Tour de France: Chris Froome zooms from riding with lions to pride of pack

Kenyan-born rider is the other great Briton on tour who has gone up a gear with Wiggins

Chris Froome's efforts to protect the race leader, Bradley Wiggins, and simultaneously move a place higher on the Tour de France podium – from third to second – paid off in spades yesterday as he guided the Londoner towards the summit of La Toussuire. And even if Pierre Rolland remained ahead to claim the day's victory, Froome remains the only Sky rider to have taken a mountain-top victory in a major Tour as the winner on the Planches des Belles Filles last Saturday and on the Peña Cabarga in Spain last year.

But if Froome is climbing high in the Tour for the first time, the 28-year-old Kenyan-born rider is a comparative newcomer to cycling's hierarchy. His rise to fame only started in 2011, when he finished as runner-up in the Tour of Spain. He is virtually an enigma in comparison to team-mates like Wiggins and Mark Cavendish.

If Wiggins' love of music and guitars is well-known, and Cavendish's past as a bank clerk and amateur ballroom dancer is almost as frequently dragged up as his 21 Tour stage wins, then Froome's unintentional claim to fame is almost certainly his unlikely career path and his beginnings as a bike rider.

Born in Nairobi, after his grand parents, from Tetbury, emigrated to Kenya to run a farm, Froome cut his teeth as a teenager riding with David Kinjah, the founder of Safari Simbaz – a huge project to help young Kenyan cyclists – in the highlands north of the capital. If the cute Tour de France toy lions – given to stage winners – are familiar to Froome these days, back then he would come across the rather larger, man-eating variety while out on his training rides.

"At weekends, my mother would take me down to the Great Rift Valley road, which is very bush," Froome recounted to the cycling magazine Velo News last year, after his second place for Sky in the Tour of Spain. "Yes, you're riding with animals. Even last November, I went to a mountain-bike Tour and we went past elephants, lions... it's just normal there."

After moving to South Africa at the age of 14, for a spell at St Johns in Johannesburg, the country's poshest private school, Froome studied for an economics degree. He pulled out when he received an offer to race professionally in Europe.

This is far tougher than it sounds. As Froome has often explained, for African riders the geographical distances, the very different style of racing and visa issues when it comes to spending long periods in the EU make it extremely difficult to break into Euro-centred professional cycling. In 2011, there were only five African-born riders in all 68 professional and semi-professional teams.

Froome's earliest experiences as a pro were not all ideal. In 2007, in his first world championship, he had barely ridden down the start ramp of the time-trial course before he crashed into the barriers. In his first full year with the South African outfit Barloworld, and despite his lack of experience, he was flung into the Tour. He came through creditably with 84th place overall.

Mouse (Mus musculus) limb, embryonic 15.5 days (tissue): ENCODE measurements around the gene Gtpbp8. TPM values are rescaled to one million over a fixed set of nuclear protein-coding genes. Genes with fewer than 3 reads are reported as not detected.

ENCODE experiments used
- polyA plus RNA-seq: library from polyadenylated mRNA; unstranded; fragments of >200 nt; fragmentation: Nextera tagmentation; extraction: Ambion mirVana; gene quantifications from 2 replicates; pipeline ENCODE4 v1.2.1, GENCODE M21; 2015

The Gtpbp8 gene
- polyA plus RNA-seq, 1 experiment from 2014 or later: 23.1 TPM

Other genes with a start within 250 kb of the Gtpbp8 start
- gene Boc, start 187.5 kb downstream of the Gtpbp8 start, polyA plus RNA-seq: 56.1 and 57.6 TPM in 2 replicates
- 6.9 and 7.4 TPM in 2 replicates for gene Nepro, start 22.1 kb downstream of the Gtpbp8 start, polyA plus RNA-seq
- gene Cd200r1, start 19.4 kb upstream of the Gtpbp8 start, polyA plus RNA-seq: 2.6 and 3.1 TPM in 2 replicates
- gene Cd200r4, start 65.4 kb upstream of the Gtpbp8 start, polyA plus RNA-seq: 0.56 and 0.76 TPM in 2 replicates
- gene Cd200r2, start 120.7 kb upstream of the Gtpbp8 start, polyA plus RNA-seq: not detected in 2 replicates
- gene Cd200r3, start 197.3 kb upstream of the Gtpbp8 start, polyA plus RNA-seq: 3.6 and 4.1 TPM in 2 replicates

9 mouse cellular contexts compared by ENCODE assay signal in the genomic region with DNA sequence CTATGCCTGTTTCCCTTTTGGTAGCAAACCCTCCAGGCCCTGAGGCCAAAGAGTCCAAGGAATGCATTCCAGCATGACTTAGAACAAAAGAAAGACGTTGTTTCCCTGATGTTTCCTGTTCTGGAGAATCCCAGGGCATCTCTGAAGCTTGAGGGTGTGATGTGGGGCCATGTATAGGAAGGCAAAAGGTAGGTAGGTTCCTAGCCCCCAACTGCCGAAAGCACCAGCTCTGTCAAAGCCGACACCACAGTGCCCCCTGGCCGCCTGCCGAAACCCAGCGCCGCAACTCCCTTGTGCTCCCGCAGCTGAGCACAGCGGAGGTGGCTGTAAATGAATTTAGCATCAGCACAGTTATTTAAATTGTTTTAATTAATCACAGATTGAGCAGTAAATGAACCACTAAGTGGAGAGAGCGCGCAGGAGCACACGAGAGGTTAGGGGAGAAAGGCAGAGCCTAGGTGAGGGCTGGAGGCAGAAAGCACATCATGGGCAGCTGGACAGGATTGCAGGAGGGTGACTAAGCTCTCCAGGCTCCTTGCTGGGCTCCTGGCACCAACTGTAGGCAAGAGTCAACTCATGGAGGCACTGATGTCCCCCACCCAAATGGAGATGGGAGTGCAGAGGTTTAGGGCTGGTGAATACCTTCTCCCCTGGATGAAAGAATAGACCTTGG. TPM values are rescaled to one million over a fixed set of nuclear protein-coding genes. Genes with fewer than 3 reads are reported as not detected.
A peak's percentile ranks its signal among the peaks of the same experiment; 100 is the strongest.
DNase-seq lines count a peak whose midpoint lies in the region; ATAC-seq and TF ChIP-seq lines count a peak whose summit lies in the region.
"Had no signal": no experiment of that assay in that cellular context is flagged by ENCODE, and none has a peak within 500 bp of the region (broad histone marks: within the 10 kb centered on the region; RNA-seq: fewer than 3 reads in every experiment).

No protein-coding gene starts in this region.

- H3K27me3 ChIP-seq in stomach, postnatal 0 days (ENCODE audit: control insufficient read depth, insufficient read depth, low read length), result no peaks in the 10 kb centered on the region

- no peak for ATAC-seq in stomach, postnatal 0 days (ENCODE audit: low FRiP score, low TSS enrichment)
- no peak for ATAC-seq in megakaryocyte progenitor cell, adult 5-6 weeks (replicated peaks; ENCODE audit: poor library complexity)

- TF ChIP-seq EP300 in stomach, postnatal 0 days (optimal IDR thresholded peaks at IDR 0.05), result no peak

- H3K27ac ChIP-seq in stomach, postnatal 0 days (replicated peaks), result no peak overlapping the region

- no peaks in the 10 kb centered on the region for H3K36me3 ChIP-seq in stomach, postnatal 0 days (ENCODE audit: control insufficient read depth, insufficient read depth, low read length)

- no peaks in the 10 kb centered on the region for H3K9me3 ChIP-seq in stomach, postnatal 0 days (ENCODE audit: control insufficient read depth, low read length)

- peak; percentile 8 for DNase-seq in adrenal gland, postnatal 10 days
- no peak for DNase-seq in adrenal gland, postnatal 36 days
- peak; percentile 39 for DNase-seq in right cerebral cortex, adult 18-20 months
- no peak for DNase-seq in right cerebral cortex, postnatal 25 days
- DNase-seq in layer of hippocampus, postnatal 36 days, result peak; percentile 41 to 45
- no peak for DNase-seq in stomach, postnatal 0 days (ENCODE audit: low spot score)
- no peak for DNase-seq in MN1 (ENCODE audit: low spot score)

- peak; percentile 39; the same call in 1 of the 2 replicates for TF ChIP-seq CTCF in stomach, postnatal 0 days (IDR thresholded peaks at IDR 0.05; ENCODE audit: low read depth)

After taking British nationality and signing for Sky in 2010, Froome suffered another problem – he contracted bilharzia, a parasitical waterborne infection which, as he put it last year, "feeds off red blood cells, which is not ideal for an athlete".

Sky were not impressed by the inconsistency that the bilharzia produced and before the Tour of Spain last year, Froome was out of a contract for 2012. But his second place – still Sky's best performance in a Grand Tour –changed all that. Sky re-signed him a few days later.

"He's a young lad with a breakthrough performance and the thing is to make that not only repeatable but predictable," Sky's Dave Brailsford said last autumn, to the British magazine Cycle Sport. "When he does really well he empties the tank and Tim Kerrison [Sky's sports scientist] has always said that his numbers are really good. It's just about trying to translate that into performance."

This year, as Wiggins' regular training partner on the Mount Teide volcano in the Canary Islands, Froome has shifted up a gear. But although his Tour participation and potential podium finish for Sky is a huge landmark in his career, ultimately – as he told me last year – his long-term dream, probably after retirement, is to work with an African team and spearhead a breakthrough for cycling on that continent.

"I know the UCI have some programmes in place, but are those programmes really working?" he said last autumn. "I haven't seen more Africans in the peloton yet.

"If you look at ethnicity, it's not that mixed up yet. If cycling is to really to take off, you'd need a Tiger Woods to be an example to young Africans and Asians that it is still possible. I would love to work on a project like that."

Froome is already the first African-born pro to set foot on a Grand Tour podium, in the Vuelta. Now he has every chance of doing the same in the Tour de France. As far as inspirations go, that can hardly be faulted.

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